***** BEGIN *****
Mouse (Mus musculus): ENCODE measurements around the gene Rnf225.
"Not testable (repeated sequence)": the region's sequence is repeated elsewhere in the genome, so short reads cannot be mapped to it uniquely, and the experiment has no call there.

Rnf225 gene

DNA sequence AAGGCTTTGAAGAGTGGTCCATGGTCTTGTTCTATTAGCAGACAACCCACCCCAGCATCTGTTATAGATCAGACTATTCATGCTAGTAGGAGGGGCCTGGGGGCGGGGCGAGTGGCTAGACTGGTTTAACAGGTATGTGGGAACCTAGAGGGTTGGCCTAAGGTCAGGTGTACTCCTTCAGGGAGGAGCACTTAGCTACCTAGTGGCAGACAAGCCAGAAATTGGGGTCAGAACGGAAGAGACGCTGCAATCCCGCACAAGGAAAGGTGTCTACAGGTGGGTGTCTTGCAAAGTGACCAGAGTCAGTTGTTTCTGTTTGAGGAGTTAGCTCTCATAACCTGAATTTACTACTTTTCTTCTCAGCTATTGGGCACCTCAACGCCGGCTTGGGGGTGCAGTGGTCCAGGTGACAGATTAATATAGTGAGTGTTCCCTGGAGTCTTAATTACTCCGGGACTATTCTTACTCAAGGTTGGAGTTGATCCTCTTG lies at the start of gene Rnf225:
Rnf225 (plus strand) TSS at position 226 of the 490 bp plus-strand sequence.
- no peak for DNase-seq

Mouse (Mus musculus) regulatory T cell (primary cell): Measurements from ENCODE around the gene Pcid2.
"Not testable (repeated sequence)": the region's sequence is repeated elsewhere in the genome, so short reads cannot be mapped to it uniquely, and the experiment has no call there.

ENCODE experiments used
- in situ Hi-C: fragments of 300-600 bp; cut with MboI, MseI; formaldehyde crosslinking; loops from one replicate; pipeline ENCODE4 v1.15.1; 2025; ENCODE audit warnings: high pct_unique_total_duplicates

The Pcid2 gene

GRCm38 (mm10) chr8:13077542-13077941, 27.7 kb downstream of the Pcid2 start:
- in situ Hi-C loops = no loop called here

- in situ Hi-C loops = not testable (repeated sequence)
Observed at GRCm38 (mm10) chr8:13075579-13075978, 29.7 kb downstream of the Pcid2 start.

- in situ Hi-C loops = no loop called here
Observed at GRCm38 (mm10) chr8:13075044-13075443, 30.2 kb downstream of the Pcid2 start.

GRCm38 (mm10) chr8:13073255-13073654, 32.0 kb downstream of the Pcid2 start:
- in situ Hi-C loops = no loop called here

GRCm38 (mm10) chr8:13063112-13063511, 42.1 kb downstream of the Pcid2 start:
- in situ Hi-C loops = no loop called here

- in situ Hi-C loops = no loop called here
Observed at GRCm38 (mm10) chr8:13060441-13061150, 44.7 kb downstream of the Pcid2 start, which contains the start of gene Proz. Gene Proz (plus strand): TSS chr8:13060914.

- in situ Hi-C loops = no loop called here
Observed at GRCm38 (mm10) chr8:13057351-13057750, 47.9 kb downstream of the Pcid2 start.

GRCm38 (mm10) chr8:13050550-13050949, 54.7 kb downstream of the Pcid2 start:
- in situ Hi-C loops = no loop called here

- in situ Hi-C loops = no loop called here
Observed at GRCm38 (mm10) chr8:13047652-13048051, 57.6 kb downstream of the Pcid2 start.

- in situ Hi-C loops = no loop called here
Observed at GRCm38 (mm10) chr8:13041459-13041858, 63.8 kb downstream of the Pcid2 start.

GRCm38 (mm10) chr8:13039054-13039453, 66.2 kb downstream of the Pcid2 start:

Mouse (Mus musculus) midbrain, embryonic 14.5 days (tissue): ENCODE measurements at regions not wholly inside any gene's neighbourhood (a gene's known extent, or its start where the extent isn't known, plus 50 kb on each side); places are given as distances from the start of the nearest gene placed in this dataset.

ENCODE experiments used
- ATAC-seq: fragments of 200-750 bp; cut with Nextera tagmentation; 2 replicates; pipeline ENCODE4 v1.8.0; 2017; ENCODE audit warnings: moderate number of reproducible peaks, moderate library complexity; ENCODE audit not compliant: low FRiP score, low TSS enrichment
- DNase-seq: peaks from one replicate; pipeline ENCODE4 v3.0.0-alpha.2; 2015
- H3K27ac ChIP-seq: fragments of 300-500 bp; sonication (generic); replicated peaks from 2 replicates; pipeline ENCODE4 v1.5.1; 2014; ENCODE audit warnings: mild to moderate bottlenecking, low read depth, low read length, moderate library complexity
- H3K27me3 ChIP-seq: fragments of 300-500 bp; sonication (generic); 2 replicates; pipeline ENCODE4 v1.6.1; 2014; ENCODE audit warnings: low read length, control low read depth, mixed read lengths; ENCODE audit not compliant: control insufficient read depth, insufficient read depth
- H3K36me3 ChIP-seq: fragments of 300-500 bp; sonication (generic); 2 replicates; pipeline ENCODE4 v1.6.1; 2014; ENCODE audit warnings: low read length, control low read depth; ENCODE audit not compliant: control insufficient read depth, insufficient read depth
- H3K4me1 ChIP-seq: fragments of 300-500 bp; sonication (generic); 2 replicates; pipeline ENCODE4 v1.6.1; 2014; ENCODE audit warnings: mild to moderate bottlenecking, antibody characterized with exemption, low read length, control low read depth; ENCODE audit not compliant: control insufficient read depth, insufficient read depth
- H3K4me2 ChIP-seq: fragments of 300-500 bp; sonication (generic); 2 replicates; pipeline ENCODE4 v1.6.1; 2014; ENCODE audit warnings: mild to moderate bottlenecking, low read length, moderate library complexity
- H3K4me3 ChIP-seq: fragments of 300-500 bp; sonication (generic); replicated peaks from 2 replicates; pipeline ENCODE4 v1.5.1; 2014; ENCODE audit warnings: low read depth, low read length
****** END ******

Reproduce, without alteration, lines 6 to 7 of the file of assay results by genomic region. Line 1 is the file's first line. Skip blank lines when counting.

- no peak for DNase-seq

Mouse (Mus musculus) regulatory T cell (primary cell): Measurements from ENCODE around the gene Pcid2.